Joined December 2011

Marnen Laibow-Koser

Albany, NY, US

@onlynone The latter approach is mostly the way I use Git. Although I do very occasionally rebase topic branches, I'd normally much rather have an extra merge commit than a false history.

Posted to Ruby Guard style testing with Node.js over 1 year ago

In a Node environment, why would you use make instead of grunt?

There's no reason to do this. If you don't want field_with_errors styled specially, just ignore it. If the extra <div> elements break your layout, just put something like the following in your CSS: .field_with_errors { display: inline }.

I'd be very skeptical about this recommendation. Among other things, there's no guarantee that every browser implements its CSS parser in the same way, despite what the quotation implies. I wouldn't put any faith in this rule unless I saw some good benchmarks across browsers.

This is a terrible, horrible, awful idea, because it flies straight in the face of semantic HTML. In the HTML/CSS/JS ecosystem, behavior and appearance are both part of the nature of an object. It is perfectly reasonable to say "this DOM object represents a book title. Display it with italic text and a gray background, and when it is hovered over, pop up an image of the book cover". There is no reason to divide this information between classes book and js-book; rather, both the CSS and the JS should refer to class book. That way, the markup can just have the one book class and not have to know anything about whether it's dispatching to CSS, JS or neither.

A worse side effect of the js- prefix is that it prevents "happy collisions", where a class name meant for one domain becomes useful in another. Let's continue the previous example. Suppose that, differently from what I stated above, <div class='book'> only displayed the italics on the gray background (that is, it was only used for CSS). Along comes the JS developer, and knows that he wants to add the cover popup to every item of class book. He should just be able to write something like $('.book').on('mouseover', addPopup), thus making what was previously a CSS-only class useful for behavior. However, the practice of putting js- on classes meant for JS would mean that an extra -- and completely redundant -- class would have to be added to all book items. This benefits nothing, and should be avoided.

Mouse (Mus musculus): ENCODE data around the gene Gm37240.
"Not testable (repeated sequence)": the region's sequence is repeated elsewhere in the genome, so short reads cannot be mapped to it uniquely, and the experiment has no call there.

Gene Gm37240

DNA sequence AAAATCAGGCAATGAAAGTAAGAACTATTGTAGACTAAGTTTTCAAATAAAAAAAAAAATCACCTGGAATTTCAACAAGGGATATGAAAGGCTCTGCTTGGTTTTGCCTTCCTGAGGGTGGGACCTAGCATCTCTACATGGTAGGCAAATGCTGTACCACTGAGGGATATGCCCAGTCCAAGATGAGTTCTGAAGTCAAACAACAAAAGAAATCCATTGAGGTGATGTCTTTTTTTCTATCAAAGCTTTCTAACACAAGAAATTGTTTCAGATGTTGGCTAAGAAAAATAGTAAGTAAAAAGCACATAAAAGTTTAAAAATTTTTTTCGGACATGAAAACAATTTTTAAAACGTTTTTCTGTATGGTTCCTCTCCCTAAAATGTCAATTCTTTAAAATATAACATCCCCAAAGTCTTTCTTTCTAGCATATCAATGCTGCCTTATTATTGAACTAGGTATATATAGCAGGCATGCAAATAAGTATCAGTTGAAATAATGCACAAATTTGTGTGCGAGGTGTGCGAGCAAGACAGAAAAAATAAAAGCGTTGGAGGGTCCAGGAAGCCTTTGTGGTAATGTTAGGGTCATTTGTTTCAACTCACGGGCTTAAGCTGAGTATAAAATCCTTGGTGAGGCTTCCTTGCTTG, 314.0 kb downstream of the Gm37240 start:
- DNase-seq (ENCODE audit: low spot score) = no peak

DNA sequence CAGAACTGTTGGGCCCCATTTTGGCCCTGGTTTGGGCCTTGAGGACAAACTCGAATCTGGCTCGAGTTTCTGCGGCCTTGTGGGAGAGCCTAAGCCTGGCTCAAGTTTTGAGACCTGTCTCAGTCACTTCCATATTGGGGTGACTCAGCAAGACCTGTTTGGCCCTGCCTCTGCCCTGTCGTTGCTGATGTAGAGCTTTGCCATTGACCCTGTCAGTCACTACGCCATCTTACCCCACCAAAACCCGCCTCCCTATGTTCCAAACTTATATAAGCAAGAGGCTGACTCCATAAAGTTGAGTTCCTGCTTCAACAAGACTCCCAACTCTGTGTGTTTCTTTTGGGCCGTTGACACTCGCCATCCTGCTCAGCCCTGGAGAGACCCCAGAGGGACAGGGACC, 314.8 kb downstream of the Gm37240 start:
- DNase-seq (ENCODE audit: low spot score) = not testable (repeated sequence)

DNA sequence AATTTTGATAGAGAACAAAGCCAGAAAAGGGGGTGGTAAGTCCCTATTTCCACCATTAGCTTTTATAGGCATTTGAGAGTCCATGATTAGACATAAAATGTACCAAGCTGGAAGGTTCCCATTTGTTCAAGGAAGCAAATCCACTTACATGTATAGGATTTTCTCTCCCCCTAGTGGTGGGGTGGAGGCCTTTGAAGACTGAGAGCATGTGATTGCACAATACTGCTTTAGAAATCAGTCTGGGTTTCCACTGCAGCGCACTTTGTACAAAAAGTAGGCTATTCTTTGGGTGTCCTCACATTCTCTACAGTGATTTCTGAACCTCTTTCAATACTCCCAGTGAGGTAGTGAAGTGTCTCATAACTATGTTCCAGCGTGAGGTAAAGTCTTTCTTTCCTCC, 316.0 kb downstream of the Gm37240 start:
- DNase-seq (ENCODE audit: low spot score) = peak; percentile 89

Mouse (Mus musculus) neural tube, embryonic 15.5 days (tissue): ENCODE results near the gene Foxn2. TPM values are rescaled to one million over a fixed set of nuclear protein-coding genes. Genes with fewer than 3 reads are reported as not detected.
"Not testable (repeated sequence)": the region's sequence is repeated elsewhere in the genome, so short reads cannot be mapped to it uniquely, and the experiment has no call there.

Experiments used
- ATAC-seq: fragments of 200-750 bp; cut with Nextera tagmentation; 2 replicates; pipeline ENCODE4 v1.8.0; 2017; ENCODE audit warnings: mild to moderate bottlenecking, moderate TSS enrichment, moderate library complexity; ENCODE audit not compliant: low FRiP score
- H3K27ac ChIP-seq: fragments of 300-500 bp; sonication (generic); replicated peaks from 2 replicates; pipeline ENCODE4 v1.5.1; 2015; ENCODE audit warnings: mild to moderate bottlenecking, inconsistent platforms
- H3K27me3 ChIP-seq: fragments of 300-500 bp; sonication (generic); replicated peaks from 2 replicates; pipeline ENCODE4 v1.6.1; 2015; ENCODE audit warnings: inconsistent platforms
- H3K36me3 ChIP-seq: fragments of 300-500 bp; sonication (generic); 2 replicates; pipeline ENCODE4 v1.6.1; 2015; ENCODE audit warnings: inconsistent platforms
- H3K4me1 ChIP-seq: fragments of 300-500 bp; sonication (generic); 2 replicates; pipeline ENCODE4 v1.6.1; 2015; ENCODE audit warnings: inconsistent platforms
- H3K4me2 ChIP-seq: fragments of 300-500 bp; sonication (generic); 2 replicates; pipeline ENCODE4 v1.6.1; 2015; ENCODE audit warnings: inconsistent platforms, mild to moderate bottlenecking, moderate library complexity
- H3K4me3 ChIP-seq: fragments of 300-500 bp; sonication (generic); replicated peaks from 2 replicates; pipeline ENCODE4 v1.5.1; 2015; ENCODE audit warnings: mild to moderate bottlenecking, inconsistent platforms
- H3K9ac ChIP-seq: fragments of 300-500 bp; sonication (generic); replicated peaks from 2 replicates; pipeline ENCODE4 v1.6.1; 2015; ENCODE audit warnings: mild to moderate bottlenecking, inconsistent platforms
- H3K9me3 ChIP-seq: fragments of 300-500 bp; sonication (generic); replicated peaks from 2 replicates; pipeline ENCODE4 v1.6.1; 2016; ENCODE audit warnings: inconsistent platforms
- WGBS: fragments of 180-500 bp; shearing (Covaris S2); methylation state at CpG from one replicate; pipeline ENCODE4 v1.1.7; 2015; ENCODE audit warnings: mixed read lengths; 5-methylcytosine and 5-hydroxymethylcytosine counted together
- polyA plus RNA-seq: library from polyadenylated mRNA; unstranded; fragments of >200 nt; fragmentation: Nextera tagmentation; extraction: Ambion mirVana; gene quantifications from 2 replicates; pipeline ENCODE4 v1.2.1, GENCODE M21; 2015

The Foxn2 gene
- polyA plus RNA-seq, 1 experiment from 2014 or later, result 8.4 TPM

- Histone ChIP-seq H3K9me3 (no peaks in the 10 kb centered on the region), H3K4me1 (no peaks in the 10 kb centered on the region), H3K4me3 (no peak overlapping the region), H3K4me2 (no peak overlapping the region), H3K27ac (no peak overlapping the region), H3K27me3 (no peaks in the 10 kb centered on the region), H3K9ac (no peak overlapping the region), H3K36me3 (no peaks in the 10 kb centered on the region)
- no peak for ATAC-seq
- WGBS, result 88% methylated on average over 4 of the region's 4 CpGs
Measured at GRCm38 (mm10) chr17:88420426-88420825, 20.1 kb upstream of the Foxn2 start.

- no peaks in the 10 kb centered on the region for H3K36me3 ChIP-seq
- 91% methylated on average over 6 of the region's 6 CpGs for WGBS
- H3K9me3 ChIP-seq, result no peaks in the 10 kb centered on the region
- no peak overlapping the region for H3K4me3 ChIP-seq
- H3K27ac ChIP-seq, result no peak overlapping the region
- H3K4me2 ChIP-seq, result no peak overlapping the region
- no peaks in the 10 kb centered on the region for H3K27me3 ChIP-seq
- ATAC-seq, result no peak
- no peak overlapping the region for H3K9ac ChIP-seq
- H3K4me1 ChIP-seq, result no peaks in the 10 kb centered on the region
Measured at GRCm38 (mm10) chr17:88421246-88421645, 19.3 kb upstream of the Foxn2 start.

If you think you need js- on your classes, you're probably not testing enough.

The problem isn't pull, it's rebase. Just don't use rebase (or git pull --rebase) and you'll be fine. Rebasing changes history, and the point of a VCS is to maintain history. If you use rebase, you'll need version control for your VCS—that is, Git won't maintain an unaltered record of what came before, which means it's no longer a proper VCS. Rebase looks like it works, but is an accident waiting to happen. Banish it from your Git vocabulary.

Posted to Make Git ignore Filemode changes over 1 year ago

Note that this is occasionally necessary, but rarely a good idea. It's important in most cases for your VCS to track your file permissions correctly, so that your repository can function properly.

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